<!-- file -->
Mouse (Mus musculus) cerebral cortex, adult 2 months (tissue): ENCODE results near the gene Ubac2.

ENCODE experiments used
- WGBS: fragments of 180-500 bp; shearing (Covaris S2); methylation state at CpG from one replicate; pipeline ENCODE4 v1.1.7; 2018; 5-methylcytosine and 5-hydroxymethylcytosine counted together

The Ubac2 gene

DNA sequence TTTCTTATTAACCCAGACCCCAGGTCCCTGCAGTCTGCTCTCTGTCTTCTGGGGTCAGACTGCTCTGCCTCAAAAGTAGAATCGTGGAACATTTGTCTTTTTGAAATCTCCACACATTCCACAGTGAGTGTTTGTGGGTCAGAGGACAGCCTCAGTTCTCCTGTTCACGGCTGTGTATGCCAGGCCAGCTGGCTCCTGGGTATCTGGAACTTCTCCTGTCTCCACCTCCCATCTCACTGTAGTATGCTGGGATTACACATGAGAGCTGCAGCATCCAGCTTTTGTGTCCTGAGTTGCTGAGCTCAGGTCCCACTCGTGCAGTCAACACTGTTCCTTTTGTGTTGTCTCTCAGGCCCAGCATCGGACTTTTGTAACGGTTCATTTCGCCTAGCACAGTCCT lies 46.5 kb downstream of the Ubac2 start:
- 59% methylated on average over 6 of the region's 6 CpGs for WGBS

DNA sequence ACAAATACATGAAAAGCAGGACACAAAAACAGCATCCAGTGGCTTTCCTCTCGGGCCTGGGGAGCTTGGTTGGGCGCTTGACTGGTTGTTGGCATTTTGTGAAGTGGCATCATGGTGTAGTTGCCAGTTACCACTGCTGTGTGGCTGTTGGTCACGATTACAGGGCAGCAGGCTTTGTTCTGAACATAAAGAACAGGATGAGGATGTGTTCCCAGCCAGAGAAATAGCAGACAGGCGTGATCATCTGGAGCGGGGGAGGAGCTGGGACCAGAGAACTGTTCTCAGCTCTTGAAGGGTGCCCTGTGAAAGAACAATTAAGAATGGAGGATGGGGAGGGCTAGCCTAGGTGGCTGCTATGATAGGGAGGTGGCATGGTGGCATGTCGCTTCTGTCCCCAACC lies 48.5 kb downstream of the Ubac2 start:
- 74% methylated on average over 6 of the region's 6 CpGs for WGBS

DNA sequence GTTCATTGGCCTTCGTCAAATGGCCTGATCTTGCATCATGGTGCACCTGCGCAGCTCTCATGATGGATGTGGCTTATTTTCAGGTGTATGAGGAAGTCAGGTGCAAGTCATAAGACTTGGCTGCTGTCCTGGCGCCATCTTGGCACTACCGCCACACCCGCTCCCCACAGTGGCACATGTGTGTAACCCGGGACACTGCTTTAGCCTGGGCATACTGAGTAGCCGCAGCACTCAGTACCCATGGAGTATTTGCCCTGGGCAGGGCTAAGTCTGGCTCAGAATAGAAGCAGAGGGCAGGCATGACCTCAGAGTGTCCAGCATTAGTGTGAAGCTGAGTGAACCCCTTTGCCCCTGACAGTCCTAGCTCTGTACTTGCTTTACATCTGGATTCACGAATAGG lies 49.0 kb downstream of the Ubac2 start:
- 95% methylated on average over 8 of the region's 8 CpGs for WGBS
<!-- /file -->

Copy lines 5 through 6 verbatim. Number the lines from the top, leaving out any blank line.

DNA sequence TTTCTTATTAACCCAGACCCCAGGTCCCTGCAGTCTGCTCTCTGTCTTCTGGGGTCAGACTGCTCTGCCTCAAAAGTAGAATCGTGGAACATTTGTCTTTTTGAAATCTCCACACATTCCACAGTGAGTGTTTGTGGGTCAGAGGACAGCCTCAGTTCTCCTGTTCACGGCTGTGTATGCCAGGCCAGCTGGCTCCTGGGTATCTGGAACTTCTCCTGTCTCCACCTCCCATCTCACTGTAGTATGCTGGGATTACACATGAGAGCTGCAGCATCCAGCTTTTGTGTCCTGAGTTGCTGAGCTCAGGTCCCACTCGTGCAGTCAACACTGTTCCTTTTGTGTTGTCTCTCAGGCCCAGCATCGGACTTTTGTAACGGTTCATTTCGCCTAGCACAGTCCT lies 46.5 kb downstream of the Ubac2 start:
- 59% methylated on average over 6 of the region's 6 CpGs for WGBS